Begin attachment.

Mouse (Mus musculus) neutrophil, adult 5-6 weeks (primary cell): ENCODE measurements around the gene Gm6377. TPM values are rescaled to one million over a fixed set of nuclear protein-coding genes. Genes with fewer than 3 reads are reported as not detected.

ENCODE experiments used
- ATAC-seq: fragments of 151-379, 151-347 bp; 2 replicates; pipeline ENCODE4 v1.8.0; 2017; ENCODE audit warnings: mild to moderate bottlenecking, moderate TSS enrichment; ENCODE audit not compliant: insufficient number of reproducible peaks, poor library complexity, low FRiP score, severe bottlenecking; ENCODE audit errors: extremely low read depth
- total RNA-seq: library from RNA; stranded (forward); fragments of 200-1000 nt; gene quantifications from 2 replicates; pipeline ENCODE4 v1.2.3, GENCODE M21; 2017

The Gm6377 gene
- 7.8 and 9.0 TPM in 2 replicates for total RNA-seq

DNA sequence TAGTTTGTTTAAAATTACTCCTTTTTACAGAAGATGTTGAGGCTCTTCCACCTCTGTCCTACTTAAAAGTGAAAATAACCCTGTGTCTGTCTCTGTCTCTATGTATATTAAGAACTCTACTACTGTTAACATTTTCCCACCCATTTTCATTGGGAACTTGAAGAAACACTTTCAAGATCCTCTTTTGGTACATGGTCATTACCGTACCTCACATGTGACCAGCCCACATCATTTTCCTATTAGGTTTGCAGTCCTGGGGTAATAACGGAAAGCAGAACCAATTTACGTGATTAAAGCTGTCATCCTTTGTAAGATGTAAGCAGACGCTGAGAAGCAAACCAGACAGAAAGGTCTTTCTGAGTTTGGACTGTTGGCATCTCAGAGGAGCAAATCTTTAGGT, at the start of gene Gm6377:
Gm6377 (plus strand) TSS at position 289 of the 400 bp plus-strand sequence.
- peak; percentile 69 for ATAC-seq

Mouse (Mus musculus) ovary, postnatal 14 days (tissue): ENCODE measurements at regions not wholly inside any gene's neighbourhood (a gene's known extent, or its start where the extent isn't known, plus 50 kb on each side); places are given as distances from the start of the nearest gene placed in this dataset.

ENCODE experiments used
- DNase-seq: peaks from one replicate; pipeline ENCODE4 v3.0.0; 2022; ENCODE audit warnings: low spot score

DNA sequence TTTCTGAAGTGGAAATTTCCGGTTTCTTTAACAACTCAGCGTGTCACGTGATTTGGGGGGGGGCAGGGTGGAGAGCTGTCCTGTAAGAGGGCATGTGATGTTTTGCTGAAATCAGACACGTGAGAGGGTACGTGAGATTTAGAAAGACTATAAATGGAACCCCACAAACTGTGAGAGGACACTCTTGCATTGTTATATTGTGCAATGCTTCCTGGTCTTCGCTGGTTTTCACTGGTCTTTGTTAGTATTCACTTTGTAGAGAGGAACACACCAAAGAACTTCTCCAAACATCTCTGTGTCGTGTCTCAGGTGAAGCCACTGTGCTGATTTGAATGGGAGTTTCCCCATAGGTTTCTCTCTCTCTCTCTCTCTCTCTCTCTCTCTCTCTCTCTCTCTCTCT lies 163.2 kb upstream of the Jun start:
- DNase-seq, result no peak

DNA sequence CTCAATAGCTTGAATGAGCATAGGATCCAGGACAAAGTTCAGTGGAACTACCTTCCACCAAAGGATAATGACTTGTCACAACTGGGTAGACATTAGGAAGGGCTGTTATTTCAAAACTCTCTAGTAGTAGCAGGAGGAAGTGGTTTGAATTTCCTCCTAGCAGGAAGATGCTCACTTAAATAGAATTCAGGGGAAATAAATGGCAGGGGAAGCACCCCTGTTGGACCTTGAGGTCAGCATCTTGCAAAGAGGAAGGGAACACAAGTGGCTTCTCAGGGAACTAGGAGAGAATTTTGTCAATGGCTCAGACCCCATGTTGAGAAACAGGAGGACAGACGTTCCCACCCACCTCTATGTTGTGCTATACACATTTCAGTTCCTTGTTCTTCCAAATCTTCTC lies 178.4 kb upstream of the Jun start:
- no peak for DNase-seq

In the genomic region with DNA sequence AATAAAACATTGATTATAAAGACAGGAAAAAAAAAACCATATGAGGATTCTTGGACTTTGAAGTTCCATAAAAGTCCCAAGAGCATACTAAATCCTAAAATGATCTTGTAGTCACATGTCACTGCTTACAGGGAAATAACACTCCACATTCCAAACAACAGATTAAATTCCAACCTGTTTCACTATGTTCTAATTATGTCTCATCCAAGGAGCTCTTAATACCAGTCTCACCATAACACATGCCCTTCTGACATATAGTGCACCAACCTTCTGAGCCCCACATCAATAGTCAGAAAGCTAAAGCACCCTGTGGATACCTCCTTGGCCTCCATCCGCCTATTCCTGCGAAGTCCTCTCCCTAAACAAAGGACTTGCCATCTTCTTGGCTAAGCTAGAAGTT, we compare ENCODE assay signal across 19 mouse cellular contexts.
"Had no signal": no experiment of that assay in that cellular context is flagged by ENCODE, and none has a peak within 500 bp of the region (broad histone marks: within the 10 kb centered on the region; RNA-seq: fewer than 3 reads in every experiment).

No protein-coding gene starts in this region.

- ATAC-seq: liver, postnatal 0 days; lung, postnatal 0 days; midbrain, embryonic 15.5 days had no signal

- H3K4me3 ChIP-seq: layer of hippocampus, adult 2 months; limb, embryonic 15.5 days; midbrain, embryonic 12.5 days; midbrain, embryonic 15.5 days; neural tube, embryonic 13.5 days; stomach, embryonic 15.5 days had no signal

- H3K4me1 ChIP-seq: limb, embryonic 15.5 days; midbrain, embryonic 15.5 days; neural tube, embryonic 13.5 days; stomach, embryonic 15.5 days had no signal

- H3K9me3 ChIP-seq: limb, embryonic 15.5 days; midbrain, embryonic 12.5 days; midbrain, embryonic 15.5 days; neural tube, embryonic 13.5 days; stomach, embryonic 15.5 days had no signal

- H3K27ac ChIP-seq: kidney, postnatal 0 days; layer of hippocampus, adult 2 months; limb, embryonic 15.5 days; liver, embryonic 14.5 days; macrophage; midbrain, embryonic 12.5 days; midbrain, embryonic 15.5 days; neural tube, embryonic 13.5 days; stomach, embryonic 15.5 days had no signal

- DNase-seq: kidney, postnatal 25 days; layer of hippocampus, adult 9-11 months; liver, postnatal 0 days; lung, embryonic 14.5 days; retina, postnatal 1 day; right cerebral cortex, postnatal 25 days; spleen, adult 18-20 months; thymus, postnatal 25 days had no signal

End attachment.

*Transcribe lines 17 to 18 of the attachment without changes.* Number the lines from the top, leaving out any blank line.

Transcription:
In the genomic region with DNA sequence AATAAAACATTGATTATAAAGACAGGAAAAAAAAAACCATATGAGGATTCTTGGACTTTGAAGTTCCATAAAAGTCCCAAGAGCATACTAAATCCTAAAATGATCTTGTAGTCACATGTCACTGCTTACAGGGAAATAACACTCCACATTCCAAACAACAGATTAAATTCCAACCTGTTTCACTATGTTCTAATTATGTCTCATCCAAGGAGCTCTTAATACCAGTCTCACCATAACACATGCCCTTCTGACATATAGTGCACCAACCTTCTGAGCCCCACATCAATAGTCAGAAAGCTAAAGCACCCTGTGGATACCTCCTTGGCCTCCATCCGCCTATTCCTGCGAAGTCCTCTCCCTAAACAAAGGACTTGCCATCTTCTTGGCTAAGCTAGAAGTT, we compare ENCODE assay signal across 19 mouse cellular contexts.
"Had no signal": no experiment of that assay in that cellular context is flagged by ENCODE, and none has a peak within 500 bp of the region (broad histone marks: within the 10 kb centered on the region; RNA-seq: fewer than 3 reads in every experiment).